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JesusPortrayals of Jesus
in popular culture

Story:Reclaiming the Past

Saavedra often consults the Bible during his program.

      “KFI AM 640, more stimulating talk radio. Good morning every one, thank you so much for tuning in to the Jesus Christ show. I am your Holy Host, happy to be with you this Sunday as I am every Sunday.”

      The booth is equipped with listening stations for guests, and in a few minutes, they’ll be taken by  a group of 20-something friends from a young Christian bible study group  who have driven 30 miles in the middle of the night to see the show live.

      But he won’t let them in until the first segment is over.  The show starts each week with a new monologue, and visitors tend to break his concentration. This morning’s topic is love.
He starts by poking fun at himself  - well, his Jesus self.

      “I know I’m constantly being pointed at as this ultimate law giver, all these weighty, oppressive laws, all these rules, he says with a sigh “ Do, don’t. Though shall, though shall not.”

       But I want you to understand there is a purpose to rules, and guidelines, and structure to love…Love is the fulfillment of the law,” he says.

       He lets his guests in during the commercials and they play get-to-know-you until it’s time for Saavedra to return to the microphone. His Jesus voice is  his Neil voice, just a bit slower, and more intimate.

       Be bold today,”  he says over the air, encouraging listeners to call in.

       A flat monitor placed in front of him displays a list of callers and a brief synopsis of their questions as told to the show’s screeners.

       Saavedra can pick them up in any order, or not at all. It allows him to control the flow of the show, which can be crucial to keeping Saavedra in character. He calls it “stacking the deck.” Jesus can’t be stumped, and he can’t stumble. So if Saavedra doesn’t have an answer, or thinks the call would break up the flow of the program, he lets it go.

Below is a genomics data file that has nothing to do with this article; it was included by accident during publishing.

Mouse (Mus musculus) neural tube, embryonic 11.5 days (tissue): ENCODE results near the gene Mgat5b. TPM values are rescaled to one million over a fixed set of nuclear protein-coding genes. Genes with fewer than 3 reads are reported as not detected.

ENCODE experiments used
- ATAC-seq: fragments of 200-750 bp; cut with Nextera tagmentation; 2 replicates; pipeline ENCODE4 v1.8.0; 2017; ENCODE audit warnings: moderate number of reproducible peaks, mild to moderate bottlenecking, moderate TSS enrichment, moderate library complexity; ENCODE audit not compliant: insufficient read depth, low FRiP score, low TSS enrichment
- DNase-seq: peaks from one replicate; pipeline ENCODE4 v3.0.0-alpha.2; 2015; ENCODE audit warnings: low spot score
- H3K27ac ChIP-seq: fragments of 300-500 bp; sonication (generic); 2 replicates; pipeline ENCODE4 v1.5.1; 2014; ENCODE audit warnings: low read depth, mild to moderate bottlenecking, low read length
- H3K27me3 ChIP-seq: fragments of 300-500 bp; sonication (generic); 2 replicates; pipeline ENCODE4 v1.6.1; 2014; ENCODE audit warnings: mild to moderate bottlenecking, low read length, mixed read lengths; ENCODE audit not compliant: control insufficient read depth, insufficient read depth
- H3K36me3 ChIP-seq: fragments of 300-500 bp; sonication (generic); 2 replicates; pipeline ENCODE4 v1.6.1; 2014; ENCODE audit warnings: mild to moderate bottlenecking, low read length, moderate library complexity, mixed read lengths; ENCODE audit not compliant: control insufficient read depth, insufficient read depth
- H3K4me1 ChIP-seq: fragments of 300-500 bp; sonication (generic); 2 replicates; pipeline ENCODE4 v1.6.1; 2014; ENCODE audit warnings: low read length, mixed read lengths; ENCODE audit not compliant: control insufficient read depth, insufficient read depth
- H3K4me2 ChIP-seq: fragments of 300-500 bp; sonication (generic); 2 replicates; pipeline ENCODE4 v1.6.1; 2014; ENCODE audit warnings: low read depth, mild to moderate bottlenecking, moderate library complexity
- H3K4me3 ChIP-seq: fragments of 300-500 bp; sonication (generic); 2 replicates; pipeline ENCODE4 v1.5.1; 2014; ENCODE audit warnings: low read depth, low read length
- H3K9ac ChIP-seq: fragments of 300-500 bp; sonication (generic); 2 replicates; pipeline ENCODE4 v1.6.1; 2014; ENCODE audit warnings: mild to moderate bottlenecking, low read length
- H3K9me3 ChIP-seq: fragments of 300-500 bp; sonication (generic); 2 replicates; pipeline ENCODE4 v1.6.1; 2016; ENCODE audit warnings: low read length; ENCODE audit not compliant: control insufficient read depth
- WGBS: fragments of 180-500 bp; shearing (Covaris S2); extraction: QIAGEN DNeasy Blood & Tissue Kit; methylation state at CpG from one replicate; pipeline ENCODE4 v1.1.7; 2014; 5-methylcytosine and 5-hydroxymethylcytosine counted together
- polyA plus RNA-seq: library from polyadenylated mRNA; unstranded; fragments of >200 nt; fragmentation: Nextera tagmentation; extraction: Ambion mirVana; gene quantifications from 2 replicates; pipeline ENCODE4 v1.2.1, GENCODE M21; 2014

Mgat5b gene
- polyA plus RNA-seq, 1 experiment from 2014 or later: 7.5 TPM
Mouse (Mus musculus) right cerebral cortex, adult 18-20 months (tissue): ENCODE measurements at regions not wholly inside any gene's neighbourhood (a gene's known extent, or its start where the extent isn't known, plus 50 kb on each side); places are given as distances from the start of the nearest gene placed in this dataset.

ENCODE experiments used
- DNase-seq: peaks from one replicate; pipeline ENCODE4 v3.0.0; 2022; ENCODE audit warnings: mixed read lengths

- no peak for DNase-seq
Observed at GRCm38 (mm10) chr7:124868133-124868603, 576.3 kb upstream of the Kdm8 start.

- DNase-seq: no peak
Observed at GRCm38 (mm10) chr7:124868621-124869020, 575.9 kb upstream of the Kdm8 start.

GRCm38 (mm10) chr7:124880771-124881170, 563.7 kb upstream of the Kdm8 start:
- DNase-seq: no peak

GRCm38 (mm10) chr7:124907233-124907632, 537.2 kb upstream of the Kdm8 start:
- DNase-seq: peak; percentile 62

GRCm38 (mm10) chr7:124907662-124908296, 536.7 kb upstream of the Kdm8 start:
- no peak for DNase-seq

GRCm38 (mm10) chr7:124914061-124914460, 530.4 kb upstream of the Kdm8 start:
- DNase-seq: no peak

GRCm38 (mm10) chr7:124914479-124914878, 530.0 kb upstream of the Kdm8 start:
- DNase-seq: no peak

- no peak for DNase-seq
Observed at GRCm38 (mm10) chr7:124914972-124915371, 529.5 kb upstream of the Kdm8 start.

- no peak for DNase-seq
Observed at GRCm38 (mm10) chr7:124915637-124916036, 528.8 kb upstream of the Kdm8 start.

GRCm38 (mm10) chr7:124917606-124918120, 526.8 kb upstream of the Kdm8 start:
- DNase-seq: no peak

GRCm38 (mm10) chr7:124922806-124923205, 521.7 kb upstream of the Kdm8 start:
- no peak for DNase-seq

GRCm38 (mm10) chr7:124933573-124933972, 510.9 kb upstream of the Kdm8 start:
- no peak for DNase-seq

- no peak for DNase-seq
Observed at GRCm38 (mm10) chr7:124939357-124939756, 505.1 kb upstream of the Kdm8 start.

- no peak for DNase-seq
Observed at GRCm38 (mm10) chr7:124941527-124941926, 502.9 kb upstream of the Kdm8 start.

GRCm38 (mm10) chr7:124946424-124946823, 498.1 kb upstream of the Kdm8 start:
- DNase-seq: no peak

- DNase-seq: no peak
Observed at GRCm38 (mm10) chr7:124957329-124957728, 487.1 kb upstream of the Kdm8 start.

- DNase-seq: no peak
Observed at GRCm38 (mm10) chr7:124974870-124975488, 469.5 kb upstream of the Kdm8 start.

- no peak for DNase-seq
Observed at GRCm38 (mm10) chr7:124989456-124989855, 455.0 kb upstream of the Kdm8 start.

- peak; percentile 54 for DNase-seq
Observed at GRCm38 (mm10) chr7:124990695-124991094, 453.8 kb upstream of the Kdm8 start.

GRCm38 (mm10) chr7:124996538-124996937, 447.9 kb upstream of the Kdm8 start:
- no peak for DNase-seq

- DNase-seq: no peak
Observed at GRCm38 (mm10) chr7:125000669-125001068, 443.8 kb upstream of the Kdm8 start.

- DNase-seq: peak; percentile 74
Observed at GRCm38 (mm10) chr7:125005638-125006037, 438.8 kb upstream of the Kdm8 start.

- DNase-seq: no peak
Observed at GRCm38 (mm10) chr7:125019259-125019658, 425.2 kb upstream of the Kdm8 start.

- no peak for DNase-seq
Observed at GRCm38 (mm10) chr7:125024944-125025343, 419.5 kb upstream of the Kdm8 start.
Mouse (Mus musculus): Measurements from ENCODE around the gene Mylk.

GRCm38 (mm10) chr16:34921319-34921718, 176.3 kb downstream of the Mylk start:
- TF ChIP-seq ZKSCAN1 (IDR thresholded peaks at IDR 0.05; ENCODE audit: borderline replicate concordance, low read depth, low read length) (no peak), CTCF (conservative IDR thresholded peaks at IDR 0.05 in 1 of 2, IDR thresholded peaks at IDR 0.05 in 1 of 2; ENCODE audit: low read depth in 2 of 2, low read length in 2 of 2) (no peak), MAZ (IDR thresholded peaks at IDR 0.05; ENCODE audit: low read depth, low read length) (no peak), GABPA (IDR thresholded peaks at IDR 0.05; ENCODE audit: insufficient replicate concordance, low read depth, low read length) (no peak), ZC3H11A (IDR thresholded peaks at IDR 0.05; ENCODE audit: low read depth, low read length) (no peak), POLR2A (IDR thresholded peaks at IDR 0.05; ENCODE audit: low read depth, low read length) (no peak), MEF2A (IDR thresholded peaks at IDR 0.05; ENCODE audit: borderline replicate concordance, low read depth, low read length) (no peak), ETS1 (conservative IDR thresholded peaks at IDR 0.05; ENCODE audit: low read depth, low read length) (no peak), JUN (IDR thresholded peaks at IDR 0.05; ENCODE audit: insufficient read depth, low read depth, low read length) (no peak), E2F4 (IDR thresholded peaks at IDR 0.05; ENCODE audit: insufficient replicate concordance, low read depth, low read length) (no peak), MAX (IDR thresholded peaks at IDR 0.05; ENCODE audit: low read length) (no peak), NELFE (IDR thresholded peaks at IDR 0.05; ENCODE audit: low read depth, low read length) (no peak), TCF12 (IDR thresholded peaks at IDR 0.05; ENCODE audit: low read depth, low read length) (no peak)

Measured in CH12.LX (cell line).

Sometimes, what’s before him on the screen is a clear indication against putting the caller on air. Such is the case this morning with a caller who asks   “What does God think of Islam which says it’s about love but isn’t?” 

       “Idiots,” he says and disregards the question until the caller hangs up.

       Saavedra cruises easily through the first few segments of the morning. A man asks Jesus how he can find the one true Christian church (there’s no such thing, as long as you are there to be with me, the rest is gravy, he tells him.)  Another asks how he can get his wife to go to church. (You can’t keep your partner in a “spiritual chokehold,” he says).

       He tells a woman and her sister that, contrary to vampire-novelist Anne Rice’s new book about Jesus’s childhood, Christ the Lord: Out of Egypt, he didn’t perform “magical Jesus-type stuff” as a child .

A divorced middle-aged man dating an atheist poses as Jesus
on a Los Angeles radio station and tackles humanity’s issues, from marital infidelity to weighty questions about Christianity.

       “I wasn’t turning clay birds into real birds.  I wasn’t zapping people who bothered me, bullies, local bullies trying to take my milk sheckles,” referring to two scenes in her novel. “Nothing like that. It wasn’t like that at all.”

       He tells the woman that his childhood was just like hers. “I grew up a normal, Jewish, boy,” he says as they cut for commercial, pausing for effect between each word.

       He reminds listeners frequently during his shows of Jesus’ Hebrew roots– which has won him praise from Rabbis listening in. He says that Christians too often like to downplay their religion’s Semitic background . “My Jesus is inherently Jewish,” he says later on.

       Once the woman hangs up and he’s off air, Saavedra laughs.  Mimicking the elderly woman's voice he laments, “Now she’s saying, ‘but I didn’t grow up a Jewish boy’ – that’s not what I meant.”

       Who says Jesus can’t do shtick?


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